Green Bay Packers linebacker Frank Zombo takes part in Friday's practice in the Don Hutson Center. / H. Marc Larson/Press-Gazette
Even a rookie like Frank Zombo knows the adage that a starter can’t lose his job because of an injury doesn’t apply in today’s NFL.
Zombo had been listed as the starting right outside linebacker on the Green Bay Packers’ depth chart throughout the playoffs even though he had not played in a game since Dec. 12, when he sprained the posterior cruciate ligament in his right knee at Detroit. That injury paved the way for Erik Walden to take over.
On Friday, Zombo was back in action and believes he will be available for Super Bowl XLV against the Pittsburgh Steelers, but he’s pretty sure he’s no longer the starter.
“No, I don’t believe so,” Zombo said. “Walden’s been playing some great football. I don’t know how that’s all going to work out, but I’m just here to provide depth if they need me and do what I can.”
Zombo actually did work with the starters on Friday during the Packers’ first practice since Sunday’s NFC championship game at Chicago but only because Walden is being held out of all practices until the team gets to Dallas. That will give him time to rest his sprained left ankle, an injury he sustained in the third quarter against the Bears. It was a non-contact injury that he said was the result of the poor footing on the turf at Soldier Field, which he called “terrible.”
“I rolled it because it just got stuck in the grass,” Walden said.
Walden said his injury wasn’t the dreaded high-ankle sprain and that he should be able to practice on Wednesday for the first scheduled workout of Super Bowl week.
Meanwhile, Zombo said there were no restrictions on him during practice and he was pain-free during and after the workout. He will wear a brace on his knee.
He believes he would have been back much sooner had he not tried to rush back. He practiced once during the week leading up to the Dec. 26 game against the New York Giants and experienced a setback.
“If I would have just relaxed for three weeks, I would have been back in three weeks,” Zombo said. “But I tried to get back as soon as I could, and it was just counter-productive.”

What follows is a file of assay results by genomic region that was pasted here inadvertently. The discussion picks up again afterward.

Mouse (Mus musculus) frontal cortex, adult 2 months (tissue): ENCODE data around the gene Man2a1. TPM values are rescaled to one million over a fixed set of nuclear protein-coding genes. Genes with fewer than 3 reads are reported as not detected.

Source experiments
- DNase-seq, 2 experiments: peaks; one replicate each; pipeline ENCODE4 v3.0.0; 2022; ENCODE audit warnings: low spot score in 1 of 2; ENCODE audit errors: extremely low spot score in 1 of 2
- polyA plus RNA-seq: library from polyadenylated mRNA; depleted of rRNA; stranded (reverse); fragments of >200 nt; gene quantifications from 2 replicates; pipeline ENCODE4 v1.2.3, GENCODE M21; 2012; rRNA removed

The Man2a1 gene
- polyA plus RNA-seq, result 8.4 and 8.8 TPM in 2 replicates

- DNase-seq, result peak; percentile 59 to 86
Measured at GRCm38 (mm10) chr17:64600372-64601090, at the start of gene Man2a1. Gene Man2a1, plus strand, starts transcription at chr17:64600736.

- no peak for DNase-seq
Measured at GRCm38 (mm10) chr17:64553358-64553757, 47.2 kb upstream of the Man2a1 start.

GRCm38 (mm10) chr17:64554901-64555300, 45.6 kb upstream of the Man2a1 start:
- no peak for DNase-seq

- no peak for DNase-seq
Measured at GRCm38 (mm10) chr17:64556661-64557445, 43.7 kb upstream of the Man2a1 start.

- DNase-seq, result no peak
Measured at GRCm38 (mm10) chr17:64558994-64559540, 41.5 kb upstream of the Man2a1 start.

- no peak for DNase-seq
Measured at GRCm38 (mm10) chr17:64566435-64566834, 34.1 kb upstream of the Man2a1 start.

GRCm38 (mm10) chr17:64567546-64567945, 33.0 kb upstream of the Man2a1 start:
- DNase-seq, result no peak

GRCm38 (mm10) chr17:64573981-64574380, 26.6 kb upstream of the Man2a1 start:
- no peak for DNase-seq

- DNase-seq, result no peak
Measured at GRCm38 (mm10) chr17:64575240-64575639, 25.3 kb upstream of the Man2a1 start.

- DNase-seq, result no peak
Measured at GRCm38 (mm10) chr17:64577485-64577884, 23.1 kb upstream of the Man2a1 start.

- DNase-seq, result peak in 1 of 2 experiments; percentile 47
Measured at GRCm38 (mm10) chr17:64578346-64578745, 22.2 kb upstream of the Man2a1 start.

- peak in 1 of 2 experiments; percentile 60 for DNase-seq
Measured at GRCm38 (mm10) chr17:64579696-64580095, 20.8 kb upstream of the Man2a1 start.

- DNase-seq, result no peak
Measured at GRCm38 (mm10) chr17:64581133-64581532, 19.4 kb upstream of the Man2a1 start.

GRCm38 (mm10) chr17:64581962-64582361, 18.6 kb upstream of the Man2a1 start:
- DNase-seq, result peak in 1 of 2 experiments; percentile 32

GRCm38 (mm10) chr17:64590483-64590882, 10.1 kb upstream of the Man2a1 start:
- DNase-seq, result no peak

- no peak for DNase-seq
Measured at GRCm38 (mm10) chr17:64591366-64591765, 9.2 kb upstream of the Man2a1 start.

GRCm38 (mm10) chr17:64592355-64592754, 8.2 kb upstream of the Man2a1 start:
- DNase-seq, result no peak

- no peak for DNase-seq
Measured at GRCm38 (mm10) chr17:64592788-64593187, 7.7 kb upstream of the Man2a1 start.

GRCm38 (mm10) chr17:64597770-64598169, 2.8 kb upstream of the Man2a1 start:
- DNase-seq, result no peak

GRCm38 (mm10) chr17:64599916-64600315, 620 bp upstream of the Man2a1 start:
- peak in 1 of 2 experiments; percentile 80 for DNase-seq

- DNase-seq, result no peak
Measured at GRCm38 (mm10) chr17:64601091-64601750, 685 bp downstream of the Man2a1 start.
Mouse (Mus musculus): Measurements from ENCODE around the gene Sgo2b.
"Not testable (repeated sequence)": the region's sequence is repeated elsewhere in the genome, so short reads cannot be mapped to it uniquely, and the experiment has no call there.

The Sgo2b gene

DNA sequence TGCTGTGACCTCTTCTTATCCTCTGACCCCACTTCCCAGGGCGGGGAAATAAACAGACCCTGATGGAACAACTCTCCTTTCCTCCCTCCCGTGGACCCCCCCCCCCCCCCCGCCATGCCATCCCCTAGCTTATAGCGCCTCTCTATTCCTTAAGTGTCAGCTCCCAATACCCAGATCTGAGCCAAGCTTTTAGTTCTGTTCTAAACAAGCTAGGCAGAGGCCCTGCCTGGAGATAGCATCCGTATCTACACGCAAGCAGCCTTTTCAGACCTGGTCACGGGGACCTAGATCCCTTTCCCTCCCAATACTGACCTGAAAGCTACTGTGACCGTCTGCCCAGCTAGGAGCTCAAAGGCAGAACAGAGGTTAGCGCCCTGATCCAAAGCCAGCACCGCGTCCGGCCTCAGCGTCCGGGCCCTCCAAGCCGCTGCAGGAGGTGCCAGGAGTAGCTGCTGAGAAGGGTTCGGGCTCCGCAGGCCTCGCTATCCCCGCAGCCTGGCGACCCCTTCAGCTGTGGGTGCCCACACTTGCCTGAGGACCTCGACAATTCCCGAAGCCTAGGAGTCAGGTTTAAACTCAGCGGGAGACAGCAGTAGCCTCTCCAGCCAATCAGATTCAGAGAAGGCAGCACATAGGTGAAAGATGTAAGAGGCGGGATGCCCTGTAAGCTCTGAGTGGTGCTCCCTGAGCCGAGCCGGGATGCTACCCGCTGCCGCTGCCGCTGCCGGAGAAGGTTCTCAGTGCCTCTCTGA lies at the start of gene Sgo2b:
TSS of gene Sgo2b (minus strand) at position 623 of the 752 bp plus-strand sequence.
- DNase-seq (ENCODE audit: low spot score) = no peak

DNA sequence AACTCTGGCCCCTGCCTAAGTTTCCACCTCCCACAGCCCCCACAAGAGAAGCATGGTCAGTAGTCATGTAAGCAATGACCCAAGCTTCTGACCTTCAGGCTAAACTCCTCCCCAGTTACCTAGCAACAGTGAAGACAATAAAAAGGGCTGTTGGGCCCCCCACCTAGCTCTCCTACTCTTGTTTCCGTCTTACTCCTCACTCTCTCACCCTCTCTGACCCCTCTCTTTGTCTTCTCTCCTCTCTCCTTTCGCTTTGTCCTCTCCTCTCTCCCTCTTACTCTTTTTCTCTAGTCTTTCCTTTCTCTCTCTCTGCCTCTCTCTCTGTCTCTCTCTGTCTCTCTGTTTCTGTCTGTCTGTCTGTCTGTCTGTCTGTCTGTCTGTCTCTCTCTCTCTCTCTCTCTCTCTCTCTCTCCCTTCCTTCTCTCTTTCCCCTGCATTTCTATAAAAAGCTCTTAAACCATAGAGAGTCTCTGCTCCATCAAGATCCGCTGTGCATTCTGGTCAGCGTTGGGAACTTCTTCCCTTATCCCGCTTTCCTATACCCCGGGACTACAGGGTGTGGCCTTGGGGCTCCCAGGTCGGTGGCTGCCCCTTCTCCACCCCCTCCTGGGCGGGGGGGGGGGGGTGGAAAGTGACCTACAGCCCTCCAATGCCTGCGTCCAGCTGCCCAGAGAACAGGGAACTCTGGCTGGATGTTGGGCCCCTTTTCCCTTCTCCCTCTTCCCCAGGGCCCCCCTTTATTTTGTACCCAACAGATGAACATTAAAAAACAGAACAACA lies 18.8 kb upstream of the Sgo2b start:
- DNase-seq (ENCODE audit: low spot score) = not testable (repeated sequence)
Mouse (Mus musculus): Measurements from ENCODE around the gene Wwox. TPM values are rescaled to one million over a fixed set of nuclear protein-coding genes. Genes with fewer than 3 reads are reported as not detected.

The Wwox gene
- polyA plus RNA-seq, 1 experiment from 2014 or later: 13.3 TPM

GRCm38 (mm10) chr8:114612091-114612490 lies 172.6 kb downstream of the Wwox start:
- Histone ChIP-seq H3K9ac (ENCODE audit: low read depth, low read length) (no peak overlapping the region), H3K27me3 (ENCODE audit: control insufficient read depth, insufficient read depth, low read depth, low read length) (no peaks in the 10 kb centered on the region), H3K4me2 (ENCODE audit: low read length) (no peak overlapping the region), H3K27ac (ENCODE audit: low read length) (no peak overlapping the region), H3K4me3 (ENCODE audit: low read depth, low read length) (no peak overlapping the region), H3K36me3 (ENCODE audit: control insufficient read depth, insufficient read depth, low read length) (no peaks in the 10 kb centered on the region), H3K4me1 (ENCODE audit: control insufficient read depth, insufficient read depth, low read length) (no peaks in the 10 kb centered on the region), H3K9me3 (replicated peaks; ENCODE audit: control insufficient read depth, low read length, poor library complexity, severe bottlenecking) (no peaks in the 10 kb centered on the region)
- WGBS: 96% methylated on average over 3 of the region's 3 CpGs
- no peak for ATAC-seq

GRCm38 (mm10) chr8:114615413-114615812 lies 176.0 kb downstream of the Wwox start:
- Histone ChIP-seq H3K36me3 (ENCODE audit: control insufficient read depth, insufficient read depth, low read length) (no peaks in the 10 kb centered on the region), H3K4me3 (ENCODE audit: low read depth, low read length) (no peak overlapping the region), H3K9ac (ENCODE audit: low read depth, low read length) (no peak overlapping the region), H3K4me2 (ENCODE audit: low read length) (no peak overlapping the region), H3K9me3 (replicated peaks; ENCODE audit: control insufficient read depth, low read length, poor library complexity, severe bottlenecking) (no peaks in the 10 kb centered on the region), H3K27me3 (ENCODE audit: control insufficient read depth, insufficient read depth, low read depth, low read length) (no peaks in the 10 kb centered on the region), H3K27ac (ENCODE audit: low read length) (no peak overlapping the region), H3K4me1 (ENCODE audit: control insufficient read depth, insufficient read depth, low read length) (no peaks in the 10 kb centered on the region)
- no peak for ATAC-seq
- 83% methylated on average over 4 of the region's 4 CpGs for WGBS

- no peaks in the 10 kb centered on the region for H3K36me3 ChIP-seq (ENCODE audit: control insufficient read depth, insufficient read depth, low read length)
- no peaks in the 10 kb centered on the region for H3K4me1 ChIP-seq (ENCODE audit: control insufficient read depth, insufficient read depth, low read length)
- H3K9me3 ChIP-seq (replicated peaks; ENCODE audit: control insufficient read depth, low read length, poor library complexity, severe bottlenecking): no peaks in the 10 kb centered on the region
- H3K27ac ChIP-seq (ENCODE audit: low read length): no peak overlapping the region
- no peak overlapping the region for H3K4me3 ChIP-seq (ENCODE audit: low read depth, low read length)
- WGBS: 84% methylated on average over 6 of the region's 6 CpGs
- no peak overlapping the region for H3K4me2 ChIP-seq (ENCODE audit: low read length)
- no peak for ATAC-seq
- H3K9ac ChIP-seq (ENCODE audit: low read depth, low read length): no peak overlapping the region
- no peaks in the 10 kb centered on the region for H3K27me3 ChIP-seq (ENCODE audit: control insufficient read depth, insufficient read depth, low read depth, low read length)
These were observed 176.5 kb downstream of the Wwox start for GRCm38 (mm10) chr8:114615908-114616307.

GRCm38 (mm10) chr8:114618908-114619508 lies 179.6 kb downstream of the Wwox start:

Zombo was officially listed as a limited participant in the practice, which was not in pads. Walden was the only player who did not participate. The NFL made the teams designate statuses for the injured players even though the Super Bowl is more than a week away. Both Walden and Zombo were listed as questionable.
Also limited in practice were left tackle Chad Clifton (neck), linebacker A.J. Hawk (knee) and receiver Greg Jennings (knee). All were listed as probable.
The Packers will practice Saturday and Sunday – not in pads – before leaving for Dallas on Monday. Coach Mike McCarthy said two of the practices on site at the Super Bowl will be in pads.
McCarthy gave the players the early part of this week to take care of any arrangements that needed to be made in advance of the Super Bowl so that when practice resumed on Friday, they were all business.
Each player is given two free tickets to Super Bowl XLV and has the opportunity to purchase an additional 13 tickets.
“We got enough time to do all that,” Packers defensive end Cullen Jenkins said. “The coaches and everybody really expressed to us to try to get everything passed off to someone else. For me, my wife stepped in, and she’s taking care of everything. So I’m real thankful for that. She’s let everybody know to kind of just leave me alone during this time and just handle everything through her.”
Tim Masthay said he might take a few shots in practice at hitting the video board that hangs above Cowboys Stadium, but the Packers punter didn’t think it would come into play during the Super Bowl.
The Packers kickers will get the chance to practice inside the stadium on Wednesday, Masthay said.
During an exhibition game in 2009, a punt by A.J. Trapasso of the Tennessee Titans struck the high definition video board that hangs over the playing surface. That forced the NFL to implement a rule that says if a ball strikes the board, the play will be a do-over. That shouldn’t impact Masthay, who prefers to directional kick toward the sideline.
“I can’t imagine it coming into play,” Masthay said. “It’s only happened once in a preseason game.”
Coach in demand
The Philadelphia Eagles are believed to be interested in talking to Packers safeties coach Darren Perry about their vacant defensive coordinator position.
Comcast Sports Net (CSNPhilly.com) in Philadelphia was the first to report the Eagles’ interest in Perry.
They would have to wait until after the Super Bowl to interview him, and the Packers could prevent Perry from interviewing because he is under contract for next season. They did that with quarterbacks coach Tom Clements last offseason after the Chicago Bears wanted to talk to him about their offensive coordinator position.
Odds and ends
The Associated Press announced a change in their postseason awards schedule. They will announce the defensive player of the year on Monday. Previously, that had been scheduled for Feb. 5, the eve of the Super Bowl. Perhaps the change was made because the winner is on one of the two Super Bowl teams, and there’s no access to players on the Packers and Steelers on the day before the game. … Packers General Manager Ted Thompson was back in Green Bay on Friday after spending part of the week scouting at the Senior Bowl in Mobile, Ala. He said he wanted to be back in time to fly with the team to Dallas on Monday. … McCarthy said he has never attended a Super Bowl. “My daughter, Alex, it was something she always wanted to go to,” McCarthy said. “And I said, hey we’re going to go when we play in it. It’s finally here. She’s 19.”